There is a lot of information on the Internet about the effectiveness of apple cider vinegar for weight loss, but the evidence base for such "recommendations" is extremely small.
Research on rodents
showed that acetic acid can actually affect the breakdown of fats and prevent their accumulation. But the results of animal studies are not enough to consider them a call to action.
A small study involving volunteers found out the effect of vinegar on suppressing appetite and reducing the amount of food consumed. Those who consumed vinegar did eat less.
But in fact, a decrease in appetite was associated with nausea caused by vinegar.
The most cited study concerns the effect of vinegar on weight loss. Japanese scientists gathered 155 overweight people. They were divided into three groups and offered to drink 500 milliliters of fluid per day. The first group added 15 milliliters of vinegar to the liquid, the second 30 milliliters, the third received a placebo.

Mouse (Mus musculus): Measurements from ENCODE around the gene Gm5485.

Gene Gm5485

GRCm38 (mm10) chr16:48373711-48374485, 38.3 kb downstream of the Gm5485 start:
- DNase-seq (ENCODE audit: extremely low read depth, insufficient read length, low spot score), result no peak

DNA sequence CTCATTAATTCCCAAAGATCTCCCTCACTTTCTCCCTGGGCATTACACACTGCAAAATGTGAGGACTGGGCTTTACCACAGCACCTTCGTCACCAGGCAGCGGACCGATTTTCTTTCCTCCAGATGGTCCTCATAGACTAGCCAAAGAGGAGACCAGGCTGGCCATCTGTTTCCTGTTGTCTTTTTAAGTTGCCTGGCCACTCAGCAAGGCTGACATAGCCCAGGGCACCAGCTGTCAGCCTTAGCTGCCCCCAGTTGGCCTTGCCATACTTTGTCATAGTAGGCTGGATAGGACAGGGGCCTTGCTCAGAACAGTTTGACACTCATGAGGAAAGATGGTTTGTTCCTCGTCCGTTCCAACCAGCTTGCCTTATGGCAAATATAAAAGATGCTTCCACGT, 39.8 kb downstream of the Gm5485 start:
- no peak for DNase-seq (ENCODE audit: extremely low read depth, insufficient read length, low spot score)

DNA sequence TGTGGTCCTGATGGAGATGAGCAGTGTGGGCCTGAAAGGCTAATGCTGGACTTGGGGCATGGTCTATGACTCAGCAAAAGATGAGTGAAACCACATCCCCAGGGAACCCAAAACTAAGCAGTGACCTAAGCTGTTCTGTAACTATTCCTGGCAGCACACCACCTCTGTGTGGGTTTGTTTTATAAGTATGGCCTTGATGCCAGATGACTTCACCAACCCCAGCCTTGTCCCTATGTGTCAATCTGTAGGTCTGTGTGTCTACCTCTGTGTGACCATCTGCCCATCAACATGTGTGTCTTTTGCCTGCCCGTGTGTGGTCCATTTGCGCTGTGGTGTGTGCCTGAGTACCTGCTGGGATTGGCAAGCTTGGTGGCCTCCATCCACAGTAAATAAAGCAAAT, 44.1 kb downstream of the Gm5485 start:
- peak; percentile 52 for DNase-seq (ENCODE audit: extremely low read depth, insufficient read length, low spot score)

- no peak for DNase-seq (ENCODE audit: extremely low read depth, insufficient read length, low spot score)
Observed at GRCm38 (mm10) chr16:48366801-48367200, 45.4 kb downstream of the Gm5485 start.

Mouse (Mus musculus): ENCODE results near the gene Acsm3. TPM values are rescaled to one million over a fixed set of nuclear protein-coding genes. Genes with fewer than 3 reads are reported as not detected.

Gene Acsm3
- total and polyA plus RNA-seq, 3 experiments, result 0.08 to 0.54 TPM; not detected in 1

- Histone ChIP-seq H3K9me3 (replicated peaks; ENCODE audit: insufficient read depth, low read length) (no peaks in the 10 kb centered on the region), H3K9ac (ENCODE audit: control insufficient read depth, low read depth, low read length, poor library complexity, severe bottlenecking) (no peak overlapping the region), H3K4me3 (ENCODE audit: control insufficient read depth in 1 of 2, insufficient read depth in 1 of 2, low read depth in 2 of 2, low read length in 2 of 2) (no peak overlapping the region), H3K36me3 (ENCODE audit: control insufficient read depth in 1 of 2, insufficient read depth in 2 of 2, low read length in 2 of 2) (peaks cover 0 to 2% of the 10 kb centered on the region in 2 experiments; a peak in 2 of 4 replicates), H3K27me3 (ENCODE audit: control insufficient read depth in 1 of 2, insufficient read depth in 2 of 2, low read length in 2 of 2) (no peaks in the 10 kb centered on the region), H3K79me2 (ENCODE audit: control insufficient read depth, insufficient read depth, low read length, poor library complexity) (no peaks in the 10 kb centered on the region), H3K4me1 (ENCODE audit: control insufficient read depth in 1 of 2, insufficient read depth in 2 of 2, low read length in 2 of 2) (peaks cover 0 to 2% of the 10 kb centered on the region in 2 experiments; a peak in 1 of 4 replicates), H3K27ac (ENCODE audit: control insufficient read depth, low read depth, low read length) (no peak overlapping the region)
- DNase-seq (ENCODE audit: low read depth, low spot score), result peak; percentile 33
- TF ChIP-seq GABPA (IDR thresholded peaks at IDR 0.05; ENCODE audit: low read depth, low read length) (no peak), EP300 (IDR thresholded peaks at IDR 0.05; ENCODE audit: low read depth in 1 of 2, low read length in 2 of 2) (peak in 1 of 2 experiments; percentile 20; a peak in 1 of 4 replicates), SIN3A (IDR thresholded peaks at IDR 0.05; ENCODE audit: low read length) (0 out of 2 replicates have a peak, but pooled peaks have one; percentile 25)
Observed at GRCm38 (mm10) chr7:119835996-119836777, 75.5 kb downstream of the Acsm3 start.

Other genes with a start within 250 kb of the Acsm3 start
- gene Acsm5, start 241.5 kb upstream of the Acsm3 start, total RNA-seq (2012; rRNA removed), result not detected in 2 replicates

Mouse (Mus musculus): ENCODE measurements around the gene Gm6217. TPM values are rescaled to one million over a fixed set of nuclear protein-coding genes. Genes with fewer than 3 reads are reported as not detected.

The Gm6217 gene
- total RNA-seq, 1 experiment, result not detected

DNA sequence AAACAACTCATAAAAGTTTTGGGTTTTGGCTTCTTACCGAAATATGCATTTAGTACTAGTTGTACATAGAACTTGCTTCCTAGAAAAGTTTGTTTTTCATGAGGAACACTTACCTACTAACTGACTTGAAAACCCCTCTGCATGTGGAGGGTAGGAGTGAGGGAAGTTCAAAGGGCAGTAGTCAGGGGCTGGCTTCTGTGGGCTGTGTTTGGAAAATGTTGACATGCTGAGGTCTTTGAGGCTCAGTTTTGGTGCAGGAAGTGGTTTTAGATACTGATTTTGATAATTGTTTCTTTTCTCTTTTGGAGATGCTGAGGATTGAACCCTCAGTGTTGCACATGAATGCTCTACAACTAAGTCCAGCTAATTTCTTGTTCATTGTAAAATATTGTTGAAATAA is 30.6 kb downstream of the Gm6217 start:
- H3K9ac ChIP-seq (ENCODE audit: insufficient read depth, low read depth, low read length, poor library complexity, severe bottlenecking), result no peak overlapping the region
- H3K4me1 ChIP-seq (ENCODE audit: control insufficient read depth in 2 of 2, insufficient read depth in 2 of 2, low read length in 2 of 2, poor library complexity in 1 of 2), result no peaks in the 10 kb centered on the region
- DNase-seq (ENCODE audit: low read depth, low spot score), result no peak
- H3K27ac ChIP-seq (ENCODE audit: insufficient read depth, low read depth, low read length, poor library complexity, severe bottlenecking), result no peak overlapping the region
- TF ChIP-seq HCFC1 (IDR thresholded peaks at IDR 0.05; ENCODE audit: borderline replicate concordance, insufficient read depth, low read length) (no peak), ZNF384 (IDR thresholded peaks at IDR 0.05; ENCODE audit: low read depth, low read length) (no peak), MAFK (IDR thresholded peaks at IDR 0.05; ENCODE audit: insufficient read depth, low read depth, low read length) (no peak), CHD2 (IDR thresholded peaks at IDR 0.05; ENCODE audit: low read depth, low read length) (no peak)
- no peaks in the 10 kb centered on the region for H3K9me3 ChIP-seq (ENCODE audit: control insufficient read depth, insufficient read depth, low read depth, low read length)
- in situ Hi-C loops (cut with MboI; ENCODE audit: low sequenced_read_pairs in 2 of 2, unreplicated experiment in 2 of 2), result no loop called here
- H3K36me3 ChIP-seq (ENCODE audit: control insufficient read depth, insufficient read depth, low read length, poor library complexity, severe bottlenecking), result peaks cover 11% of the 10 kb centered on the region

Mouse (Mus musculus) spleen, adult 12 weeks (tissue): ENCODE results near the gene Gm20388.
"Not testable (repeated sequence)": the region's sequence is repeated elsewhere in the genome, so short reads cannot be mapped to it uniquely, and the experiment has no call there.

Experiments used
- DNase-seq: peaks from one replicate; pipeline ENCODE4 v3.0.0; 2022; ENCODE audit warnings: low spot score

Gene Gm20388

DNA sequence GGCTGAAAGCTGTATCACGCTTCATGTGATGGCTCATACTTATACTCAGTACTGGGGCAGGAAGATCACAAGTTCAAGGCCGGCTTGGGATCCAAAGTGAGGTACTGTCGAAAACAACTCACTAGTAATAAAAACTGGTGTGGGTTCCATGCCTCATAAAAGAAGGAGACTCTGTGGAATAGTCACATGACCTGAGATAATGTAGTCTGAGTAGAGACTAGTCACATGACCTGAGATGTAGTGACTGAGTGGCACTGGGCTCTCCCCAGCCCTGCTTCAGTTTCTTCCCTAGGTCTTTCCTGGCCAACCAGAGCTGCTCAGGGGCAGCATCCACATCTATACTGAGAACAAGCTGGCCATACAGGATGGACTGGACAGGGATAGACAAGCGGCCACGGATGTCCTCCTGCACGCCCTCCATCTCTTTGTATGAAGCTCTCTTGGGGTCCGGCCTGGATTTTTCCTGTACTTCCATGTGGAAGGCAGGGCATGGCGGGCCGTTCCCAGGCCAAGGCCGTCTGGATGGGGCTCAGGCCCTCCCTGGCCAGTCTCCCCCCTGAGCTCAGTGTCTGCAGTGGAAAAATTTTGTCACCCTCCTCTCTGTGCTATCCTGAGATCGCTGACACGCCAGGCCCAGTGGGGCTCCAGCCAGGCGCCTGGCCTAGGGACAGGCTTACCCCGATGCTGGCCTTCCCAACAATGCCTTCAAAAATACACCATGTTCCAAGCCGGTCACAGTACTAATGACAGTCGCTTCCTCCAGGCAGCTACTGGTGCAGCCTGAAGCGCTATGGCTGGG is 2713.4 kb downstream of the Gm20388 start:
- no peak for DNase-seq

Three months later, those study participants who drank water with vinegar lost a little weight: the first group an average of 1.2 kilograms, the second group - 1.9 kilograms.
However, the researchers themselves reported the calorie content of their diet - their results may be inaccurate. In addition, the study was published in 2009, and since then these results have not been reproduced.
And no study has studied the effect of apple cider vinegar directly on the body.